Back We are pleased to inform that PhySense has a new Doctor!! Dr. Jordi Mill
We are pleased to inform that PhySense has a new Doctor!! Dr. Jordi Mill
Congratulations to Dr. Mill Tena, who has been awarded with the Mention "Cum Laude". Well done!!
Dr. Mill presented his dissertation on October 14th, 2022.
Dr. Oscar Camara, Dr. Jérôme Noailly and Dr. Andy L. Olivares (Universitat Pompeu Fabra, Barcelona, Spain)
Computational fluid simulations in clinical datasets for understanding thrombus formation before and after left atrial appendage occlusion
Atrial fibrillation is considered the most common arrhythmia in humans. Because the left atrium of the heart stops beating properly and begins to do so in an arrhythmic manner, the blood may become stagnant in a small cavity attached to the left atrium called the left atrium. If this happens, a thrombus forms in this cavity which can lead to an stroke. One of the possible treatments, especially if the patient has contraindications to anticoagulants is the closure of the left atrial appendage with a device introduced non-invasively. However, the reason why some shapes of left atrial appendages form a thrombus or not, or why after the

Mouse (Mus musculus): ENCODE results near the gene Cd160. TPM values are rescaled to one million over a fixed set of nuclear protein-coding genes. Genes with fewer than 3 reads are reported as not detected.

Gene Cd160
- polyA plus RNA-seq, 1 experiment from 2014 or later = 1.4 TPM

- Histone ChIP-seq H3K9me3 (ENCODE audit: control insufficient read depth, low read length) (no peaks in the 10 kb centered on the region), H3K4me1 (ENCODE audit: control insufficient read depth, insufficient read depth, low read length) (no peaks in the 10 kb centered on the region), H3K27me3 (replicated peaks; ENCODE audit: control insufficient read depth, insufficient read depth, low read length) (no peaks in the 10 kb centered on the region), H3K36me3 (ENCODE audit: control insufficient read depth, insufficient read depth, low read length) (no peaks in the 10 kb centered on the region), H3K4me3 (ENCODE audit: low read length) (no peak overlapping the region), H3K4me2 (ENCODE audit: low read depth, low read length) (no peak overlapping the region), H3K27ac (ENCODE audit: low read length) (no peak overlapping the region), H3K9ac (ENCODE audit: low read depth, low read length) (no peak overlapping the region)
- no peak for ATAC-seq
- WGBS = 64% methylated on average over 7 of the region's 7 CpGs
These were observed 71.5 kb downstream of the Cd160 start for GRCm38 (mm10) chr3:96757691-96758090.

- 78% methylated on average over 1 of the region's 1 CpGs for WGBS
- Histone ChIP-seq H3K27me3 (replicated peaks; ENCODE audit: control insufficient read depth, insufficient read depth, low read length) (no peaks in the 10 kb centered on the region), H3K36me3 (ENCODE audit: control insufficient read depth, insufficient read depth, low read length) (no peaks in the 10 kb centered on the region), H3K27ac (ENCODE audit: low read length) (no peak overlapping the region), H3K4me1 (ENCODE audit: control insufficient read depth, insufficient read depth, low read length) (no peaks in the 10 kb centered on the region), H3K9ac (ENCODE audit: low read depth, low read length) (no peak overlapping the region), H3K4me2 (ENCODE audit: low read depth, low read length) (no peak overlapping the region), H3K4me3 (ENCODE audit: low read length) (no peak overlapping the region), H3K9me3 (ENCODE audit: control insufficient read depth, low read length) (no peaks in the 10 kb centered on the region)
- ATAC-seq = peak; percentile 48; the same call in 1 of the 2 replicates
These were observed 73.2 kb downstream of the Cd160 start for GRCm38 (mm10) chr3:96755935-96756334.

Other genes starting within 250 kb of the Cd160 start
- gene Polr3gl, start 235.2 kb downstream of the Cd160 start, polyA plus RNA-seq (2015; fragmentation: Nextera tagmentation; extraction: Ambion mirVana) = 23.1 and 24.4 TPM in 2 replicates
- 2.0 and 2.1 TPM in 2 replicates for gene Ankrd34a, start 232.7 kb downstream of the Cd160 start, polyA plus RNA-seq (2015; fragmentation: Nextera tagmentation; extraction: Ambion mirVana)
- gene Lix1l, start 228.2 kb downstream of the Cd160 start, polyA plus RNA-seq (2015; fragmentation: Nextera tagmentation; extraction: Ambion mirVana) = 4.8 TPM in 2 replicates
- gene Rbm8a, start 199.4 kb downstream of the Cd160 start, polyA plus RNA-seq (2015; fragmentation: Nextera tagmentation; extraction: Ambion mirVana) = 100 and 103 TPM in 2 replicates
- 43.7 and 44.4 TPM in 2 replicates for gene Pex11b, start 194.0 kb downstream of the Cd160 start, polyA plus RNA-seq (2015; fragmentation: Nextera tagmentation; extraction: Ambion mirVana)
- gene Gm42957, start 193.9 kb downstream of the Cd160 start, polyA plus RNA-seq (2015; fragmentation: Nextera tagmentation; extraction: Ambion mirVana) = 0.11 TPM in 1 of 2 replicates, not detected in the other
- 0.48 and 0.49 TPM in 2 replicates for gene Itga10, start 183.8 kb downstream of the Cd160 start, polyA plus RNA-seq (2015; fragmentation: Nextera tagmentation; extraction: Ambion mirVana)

intervention some patients form them on the device surface is not entirely clear. Blood velocity is known to be one of the most important factors in the process of thrombogenesis, but current imaging techniques do not have enough resolution to assess flow so locally. For this reason flow simulations based on computational fluid dynamics and numerical methods, already used in other sectors of the industry (e.g. aeronautics or automotive), could be used to predict which patients will form thrombus or not in a personalized manner. The thesis below aims to help clarify the role of flow in the thrombus formation process in patients with atrial fibrillation using computational fluid dynamics simulations personalized to each patient. To do this, the thesis is divided into three main contributions. First, a sensitivity analysis to test all the approaches published so far and new methods developed during the course of this thesis. Second, it will be shown how pulmonary veins, an understudied factor, have a key role in the hemodynamics of flow within the left atrium and therefore in thrombus formation along with other cavity morphological factors using the largest simulated cohort of patients to this date. Finally, it will be shown how the position of the device is key when creating local flow re-circulations at low velocities which can then activate the coagulation process forming a thrombus.